Musings of a Consultant - Workflow in Modern Media

This article will be the first in a series that will continue for a while. I hope to explore some aspects of workflow for modern media and create some clarity about terms, trends, pitfalls, and successes. I am also hoping that as we explore this together you will feed back questions and comments that might steer future postings in the series to be more useful to you in the future.

We all have opinions about what constitutes workflow for moving media. I must say that the topic is not new, just our focus on it as a discipline. Moving media workflow can certainly be traced back to the early days of film. The craft of film editing developed over decades into a set of approaches to completion of film content in ways that allowed collaboration between practitioners and service agencies that provided unique services a film editor needed. Those might have included sound, or film special effects work. By staying inside a repeatable workflow the results became repeatable, and of course less expensive. Clearly that is important. Part of the workflow was the devices necessary to complete projects, like well known tools such as the Steinbeck flat bed editor used for decades in documentary, television, and motion picture work.

In electronic media purely electronic production workflow can be traced to the early days of professional videotape, facilitated by the invention of the quadruplex video tape format by Ampex. While not file based in quite the sense we think of today, the analog electronic records on the videotape were more ‘file like’ than ‘film like’ in that they were only useful when reproduced and displayed. The same is quite true of files today. We work with electronic versions, digital versions, of the content we are producing, but only at the time of playback does it become ’television’.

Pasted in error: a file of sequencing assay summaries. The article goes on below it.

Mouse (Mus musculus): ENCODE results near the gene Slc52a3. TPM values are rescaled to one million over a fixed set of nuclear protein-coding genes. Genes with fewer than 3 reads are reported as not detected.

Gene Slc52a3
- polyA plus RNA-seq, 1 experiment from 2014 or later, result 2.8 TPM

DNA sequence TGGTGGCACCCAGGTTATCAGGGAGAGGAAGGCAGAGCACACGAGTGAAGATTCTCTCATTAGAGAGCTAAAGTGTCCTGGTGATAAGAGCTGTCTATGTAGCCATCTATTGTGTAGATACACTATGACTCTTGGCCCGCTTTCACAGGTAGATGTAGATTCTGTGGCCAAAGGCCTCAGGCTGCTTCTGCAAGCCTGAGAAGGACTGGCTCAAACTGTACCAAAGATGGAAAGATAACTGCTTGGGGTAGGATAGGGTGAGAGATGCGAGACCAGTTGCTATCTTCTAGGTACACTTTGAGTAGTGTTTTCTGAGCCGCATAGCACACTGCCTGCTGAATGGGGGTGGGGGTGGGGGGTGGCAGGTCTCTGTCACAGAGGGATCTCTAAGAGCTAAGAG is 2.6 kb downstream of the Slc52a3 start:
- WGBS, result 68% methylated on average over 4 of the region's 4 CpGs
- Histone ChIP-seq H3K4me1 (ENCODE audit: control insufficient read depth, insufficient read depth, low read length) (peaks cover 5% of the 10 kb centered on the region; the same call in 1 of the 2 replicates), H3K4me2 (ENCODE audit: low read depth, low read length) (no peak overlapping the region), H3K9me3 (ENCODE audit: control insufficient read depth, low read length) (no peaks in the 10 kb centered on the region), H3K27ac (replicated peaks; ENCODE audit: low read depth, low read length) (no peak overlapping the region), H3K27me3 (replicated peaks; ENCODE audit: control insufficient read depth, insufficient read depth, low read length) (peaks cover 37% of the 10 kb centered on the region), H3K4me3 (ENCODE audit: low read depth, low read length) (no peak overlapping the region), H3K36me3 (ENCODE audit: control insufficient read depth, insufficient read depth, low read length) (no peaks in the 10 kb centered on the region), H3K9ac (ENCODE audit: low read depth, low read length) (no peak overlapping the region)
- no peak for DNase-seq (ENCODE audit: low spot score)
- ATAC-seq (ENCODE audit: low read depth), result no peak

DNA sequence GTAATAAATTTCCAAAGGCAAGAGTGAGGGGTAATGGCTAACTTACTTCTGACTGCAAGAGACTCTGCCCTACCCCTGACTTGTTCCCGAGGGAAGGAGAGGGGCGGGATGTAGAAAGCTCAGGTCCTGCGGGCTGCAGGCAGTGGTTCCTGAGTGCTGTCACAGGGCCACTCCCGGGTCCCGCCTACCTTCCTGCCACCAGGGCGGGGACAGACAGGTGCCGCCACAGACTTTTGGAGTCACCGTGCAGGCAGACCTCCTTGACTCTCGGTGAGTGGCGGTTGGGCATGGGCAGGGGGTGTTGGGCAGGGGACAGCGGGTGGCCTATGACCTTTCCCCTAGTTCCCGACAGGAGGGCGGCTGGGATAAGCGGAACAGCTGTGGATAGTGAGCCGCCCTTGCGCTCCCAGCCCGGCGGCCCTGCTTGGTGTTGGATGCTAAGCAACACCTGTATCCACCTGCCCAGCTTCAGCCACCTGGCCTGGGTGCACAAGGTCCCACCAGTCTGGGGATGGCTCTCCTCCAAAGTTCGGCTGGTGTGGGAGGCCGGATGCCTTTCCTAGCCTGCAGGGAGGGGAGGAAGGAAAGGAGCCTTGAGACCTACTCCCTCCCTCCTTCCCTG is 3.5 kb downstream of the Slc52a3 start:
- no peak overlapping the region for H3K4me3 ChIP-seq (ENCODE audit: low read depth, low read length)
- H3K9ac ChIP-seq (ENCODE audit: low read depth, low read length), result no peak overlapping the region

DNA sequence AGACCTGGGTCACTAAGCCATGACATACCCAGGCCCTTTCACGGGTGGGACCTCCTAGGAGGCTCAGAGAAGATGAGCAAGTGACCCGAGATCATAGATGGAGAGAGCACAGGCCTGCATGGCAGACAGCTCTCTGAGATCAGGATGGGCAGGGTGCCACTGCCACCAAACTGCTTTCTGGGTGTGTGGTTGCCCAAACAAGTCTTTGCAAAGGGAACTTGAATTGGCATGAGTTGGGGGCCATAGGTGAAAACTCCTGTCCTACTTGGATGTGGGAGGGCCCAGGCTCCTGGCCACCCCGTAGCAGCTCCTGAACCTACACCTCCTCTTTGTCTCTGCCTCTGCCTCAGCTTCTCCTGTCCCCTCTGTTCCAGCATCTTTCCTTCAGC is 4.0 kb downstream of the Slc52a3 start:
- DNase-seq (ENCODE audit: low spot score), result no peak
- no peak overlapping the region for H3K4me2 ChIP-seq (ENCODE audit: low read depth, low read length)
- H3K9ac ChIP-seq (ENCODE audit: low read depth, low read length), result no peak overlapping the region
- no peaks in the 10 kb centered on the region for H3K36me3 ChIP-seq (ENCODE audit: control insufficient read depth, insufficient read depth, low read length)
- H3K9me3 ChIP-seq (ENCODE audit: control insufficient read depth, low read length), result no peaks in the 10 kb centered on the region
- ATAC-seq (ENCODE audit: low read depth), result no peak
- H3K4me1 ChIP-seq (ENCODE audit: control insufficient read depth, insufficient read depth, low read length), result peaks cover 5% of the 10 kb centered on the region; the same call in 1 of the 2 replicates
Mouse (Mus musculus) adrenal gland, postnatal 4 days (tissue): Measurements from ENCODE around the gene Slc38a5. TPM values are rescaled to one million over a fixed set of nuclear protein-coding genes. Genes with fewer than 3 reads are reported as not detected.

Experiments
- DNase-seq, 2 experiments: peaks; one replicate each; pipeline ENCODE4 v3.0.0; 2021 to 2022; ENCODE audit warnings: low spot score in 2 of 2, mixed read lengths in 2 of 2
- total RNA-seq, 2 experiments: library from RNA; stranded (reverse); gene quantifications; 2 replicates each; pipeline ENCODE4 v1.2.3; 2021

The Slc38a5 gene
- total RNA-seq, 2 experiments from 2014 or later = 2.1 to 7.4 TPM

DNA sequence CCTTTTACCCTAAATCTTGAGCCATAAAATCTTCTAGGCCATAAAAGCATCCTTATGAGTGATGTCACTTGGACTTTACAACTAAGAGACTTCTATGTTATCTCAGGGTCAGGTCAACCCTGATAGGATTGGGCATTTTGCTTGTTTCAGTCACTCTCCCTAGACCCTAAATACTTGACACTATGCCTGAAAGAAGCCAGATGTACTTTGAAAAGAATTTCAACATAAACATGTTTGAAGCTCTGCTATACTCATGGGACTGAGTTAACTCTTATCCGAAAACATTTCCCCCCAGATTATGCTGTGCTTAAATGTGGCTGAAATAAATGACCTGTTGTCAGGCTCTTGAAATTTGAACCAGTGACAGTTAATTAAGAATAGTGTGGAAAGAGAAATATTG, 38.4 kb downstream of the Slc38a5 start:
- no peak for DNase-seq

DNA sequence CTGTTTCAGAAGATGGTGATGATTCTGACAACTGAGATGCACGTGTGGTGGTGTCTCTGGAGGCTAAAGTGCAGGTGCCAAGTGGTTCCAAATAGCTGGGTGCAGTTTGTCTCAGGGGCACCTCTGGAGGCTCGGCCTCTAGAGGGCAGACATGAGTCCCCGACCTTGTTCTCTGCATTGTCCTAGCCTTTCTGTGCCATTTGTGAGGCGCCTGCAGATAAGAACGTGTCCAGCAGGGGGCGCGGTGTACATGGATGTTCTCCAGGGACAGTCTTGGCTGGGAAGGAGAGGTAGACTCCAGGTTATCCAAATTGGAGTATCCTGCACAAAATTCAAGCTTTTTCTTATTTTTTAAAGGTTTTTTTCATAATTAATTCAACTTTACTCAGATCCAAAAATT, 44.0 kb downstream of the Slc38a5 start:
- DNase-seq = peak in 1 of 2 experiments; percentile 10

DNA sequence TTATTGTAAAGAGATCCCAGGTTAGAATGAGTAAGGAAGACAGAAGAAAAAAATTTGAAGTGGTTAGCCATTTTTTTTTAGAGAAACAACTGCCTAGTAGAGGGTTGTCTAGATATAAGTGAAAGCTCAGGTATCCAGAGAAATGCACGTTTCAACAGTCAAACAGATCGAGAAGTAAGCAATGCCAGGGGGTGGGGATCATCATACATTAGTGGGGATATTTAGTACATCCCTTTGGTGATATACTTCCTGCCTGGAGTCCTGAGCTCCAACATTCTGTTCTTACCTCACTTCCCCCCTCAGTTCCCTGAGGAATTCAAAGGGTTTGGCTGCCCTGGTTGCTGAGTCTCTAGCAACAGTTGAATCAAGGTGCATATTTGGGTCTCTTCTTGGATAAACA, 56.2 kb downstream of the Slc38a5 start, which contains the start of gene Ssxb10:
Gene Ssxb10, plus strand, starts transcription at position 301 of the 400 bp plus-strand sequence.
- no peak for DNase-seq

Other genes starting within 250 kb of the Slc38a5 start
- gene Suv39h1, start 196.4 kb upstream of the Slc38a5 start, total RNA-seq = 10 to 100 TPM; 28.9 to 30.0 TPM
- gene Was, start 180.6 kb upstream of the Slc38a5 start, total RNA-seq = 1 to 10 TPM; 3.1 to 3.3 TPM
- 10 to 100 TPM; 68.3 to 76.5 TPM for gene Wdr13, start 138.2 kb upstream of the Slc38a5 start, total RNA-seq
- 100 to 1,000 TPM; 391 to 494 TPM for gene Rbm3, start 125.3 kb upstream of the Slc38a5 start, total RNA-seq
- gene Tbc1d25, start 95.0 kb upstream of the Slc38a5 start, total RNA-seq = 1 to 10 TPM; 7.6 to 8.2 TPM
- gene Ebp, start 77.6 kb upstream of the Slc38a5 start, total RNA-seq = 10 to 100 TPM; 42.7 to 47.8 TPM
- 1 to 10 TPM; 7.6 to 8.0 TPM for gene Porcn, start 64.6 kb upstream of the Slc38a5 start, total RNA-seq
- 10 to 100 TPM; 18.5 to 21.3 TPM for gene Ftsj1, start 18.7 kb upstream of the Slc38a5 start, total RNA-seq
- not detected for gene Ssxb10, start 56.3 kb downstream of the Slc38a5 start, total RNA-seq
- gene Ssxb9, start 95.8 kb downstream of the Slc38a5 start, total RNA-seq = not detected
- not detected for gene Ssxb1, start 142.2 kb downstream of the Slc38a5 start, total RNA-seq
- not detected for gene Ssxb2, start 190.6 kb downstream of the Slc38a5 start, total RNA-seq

The workflow that evolved in color television before digital files was based upon tools that allowed linear content to be edited and effects performed in ways that were well understood. It involved control over playback functions of video tape recorders, and manual operations of course. Take the workflow for the critically acclaimed program from the late 60’s and early 70’s, ‘Rowin and Martin’s Laugh In’. Art Schneider, a highly accomplished editor who passed away in 2009, developed a workflow that allowed a program with sometimes hundreds of edits to be assembled weekly. He used an off line process based in film and then conformed the original video tape (2” quadruplex recordings) by physically cutting the tape with razor blades. Once completed the program was ‘sweetened’ by adding a laugh track and other sound elements as appropriate. His approach was unique and the production technique was awarded an Emmy in 1968, validating the importance of the ‘jump cut’ edit as well as the workflow which facilitated sometimes as many as 500 edits in one hour. Art had a production concept which could not be done by any existing workflow, so he invented one that worked for the production values he wanted. Perfect, form following function.

The Smith 2 inch quad videotape splicer
image Courtesy of Early Television
Foundation and Museum and Steve